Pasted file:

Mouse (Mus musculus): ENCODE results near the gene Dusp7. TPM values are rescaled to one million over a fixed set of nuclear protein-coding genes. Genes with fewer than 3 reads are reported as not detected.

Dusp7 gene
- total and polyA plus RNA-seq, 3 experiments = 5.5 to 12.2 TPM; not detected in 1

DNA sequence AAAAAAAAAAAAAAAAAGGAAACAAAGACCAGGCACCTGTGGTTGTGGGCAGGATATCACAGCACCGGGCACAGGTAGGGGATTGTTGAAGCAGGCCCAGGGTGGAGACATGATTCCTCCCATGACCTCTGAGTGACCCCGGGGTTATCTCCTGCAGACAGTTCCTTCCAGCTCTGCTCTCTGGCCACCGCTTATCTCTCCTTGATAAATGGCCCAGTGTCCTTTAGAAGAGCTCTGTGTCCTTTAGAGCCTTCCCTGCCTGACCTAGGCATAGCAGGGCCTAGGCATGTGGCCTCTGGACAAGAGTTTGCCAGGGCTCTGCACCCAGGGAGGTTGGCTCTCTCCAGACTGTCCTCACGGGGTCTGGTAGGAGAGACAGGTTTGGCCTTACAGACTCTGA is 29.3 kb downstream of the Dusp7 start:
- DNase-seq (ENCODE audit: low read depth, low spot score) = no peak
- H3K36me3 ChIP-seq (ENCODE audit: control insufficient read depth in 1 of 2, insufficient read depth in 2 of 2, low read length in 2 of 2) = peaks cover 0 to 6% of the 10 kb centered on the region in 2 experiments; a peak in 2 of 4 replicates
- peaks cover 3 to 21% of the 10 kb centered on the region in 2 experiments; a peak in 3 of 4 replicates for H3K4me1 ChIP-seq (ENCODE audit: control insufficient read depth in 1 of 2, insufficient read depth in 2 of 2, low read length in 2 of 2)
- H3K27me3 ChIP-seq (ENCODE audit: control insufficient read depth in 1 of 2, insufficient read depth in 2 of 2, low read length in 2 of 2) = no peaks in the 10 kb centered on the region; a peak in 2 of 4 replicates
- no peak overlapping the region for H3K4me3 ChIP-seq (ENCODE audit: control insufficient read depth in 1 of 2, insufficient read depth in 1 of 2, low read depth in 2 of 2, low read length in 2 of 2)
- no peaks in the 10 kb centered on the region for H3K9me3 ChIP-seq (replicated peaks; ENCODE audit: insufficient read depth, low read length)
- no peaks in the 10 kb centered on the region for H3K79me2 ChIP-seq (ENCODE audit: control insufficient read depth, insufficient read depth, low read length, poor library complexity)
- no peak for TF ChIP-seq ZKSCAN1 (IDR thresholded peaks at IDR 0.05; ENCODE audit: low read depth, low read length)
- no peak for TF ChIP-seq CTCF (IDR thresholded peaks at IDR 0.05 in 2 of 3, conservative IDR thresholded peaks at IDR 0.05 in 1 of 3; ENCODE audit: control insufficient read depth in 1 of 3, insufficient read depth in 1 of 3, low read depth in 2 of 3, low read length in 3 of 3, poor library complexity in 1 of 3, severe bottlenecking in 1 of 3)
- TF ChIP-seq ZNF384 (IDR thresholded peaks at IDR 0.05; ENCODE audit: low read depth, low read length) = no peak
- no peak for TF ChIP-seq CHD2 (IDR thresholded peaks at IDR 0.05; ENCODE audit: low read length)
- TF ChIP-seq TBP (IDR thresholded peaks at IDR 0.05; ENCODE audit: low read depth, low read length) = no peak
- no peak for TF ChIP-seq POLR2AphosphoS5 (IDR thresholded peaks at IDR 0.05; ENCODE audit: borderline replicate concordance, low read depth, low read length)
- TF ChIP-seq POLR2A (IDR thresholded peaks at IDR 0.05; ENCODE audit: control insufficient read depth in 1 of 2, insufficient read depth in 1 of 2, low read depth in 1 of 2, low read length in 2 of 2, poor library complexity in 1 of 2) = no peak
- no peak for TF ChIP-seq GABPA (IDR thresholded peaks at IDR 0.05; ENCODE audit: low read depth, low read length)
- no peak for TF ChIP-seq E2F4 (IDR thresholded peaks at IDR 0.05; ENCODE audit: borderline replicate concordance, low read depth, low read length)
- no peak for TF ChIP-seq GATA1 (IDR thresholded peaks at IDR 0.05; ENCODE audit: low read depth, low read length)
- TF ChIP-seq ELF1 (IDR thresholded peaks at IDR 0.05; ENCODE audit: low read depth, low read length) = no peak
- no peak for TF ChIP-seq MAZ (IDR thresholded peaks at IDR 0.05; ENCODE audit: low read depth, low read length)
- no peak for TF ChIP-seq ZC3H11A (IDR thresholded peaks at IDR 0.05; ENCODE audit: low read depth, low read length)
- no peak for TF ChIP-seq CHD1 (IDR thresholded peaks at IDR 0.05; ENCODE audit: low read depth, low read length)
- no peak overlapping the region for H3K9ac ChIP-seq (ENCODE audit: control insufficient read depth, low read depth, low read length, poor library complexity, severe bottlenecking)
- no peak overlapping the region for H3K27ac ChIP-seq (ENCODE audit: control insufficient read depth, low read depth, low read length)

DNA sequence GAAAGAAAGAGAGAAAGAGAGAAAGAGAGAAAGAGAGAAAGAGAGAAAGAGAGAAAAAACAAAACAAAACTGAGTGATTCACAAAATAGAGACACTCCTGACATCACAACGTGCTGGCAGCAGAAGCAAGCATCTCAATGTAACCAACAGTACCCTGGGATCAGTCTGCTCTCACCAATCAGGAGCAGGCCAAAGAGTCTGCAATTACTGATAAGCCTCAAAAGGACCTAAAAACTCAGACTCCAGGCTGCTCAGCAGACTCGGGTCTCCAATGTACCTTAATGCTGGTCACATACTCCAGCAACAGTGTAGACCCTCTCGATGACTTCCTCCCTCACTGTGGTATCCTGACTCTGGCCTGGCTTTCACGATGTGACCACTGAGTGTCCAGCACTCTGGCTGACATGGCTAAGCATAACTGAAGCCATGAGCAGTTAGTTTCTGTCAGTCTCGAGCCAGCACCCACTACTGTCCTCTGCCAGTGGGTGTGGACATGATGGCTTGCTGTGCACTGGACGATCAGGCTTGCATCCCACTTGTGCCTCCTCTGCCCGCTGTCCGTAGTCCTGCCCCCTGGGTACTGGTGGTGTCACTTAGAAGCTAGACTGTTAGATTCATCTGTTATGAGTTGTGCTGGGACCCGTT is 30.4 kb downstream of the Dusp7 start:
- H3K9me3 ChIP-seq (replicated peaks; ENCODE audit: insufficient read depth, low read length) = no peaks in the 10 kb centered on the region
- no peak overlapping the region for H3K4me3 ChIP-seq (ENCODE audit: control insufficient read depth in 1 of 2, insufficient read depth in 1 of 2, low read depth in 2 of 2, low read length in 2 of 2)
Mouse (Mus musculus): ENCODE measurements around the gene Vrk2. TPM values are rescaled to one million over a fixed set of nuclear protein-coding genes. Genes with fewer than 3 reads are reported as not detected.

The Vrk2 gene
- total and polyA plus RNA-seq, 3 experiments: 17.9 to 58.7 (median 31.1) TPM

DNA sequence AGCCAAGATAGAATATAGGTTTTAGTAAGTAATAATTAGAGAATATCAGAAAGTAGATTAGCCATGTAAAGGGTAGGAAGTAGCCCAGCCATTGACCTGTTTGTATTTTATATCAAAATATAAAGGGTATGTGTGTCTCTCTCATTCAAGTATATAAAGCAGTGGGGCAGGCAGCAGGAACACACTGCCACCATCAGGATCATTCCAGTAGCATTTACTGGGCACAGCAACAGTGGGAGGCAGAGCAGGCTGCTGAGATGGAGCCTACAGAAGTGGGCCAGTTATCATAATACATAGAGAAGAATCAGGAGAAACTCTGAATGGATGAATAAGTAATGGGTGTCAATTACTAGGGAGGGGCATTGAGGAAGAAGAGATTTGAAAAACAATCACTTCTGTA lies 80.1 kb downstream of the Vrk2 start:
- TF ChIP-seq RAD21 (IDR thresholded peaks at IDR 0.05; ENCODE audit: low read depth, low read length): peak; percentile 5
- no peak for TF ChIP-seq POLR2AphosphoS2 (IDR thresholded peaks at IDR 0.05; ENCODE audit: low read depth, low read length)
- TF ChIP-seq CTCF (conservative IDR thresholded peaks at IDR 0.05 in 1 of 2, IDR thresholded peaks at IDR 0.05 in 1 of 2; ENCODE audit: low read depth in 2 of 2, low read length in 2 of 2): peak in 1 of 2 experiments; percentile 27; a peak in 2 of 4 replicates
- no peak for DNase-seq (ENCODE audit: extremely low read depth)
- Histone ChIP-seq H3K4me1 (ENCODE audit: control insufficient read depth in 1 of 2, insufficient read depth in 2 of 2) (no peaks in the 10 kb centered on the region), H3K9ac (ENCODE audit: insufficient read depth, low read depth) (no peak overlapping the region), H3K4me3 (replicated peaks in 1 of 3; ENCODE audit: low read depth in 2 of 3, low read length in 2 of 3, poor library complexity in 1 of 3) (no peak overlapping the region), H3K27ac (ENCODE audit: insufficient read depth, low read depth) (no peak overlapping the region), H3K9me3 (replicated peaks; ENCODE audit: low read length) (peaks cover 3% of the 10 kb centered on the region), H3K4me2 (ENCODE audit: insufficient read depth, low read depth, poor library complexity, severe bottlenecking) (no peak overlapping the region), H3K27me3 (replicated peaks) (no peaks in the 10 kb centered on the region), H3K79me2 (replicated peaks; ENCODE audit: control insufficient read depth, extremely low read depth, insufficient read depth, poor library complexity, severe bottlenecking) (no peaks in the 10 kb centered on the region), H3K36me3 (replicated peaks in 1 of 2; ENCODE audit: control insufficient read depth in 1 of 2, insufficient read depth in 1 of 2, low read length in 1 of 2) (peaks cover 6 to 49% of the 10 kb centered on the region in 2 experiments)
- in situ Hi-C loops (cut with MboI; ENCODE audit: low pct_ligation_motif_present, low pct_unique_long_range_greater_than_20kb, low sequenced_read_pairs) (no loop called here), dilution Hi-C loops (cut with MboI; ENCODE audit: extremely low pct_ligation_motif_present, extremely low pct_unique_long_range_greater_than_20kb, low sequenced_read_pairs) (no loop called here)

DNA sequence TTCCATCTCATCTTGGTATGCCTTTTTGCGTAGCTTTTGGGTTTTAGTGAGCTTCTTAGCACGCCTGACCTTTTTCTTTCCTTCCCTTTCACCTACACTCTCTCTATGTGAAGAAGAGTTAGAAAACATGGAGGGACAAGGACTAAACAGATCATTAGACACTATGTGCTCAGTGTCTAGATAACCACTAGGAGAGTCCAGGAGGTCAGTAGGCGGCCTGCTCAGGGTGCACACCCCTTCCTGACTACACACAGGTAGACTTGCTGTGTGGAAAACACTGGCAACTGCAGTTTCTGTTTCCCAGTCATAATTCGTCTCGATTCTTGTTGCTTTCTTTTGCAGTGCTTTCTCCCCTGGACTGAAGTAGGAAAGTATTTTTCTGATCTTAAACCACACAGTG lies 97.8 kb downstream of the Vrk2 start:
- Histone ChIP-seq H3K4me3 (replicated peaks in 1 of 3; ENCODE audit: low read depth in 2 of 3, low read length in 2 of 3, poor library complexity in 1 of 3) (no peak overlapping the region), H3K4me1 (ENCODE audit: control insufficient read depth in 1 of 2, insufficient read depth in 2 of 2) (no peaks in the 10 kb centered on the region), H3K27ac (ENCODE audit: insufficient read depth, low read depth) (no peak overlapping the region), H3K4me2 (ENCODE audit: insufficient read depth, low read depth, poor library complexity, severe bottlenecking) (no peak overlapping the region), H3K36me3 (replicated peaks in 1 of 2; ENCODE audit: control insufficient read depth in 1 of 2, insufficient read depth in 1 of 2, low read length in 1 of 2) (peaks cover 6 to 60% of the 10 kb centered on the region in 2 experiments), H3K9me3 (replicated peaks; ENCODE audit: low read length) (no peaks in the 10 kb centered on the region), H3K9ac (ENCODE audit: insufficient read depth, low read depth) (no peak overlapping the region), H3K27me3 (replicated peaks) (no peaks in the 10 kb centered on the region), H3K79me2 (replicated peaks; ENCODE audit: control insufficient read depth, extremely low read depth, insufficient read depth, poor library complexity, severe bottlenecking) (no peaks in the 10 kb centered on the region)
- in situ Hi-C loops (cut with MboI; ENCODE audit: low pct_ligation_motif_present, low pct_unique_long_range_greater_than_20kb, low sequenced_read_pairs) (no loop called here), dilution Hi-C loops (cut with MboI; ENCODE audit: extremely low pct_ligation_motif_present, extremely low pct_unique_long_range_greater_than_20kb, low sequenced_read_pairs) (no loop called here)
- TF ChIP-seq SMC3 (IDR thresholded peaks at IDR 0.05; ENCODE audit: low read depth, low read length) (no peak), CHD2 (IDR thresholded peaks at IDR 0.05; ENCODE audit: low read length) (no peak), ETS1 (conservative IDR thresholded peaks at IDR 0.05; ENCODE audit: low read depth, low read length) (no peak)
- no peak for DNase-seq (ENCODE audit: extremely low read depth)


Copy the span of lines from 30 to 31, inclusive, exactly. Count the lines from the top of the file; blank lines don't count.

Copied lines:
- no peak overlapping the region for H3K4me3 ChIP-seq (ENCODE audit: control insufficient read depth in 1 of 2, insufficient read depth in 1 of 2, low read depth in 2 of 2, low read length in 2 of 2)
Mouse (Mus musculus): ENCODE measurements around the gene Vrk2. TPM values are rescaled to one million over a fixed set of nuclear protein-coding genes. Genes with fewer than 3 reads are reported as not detected.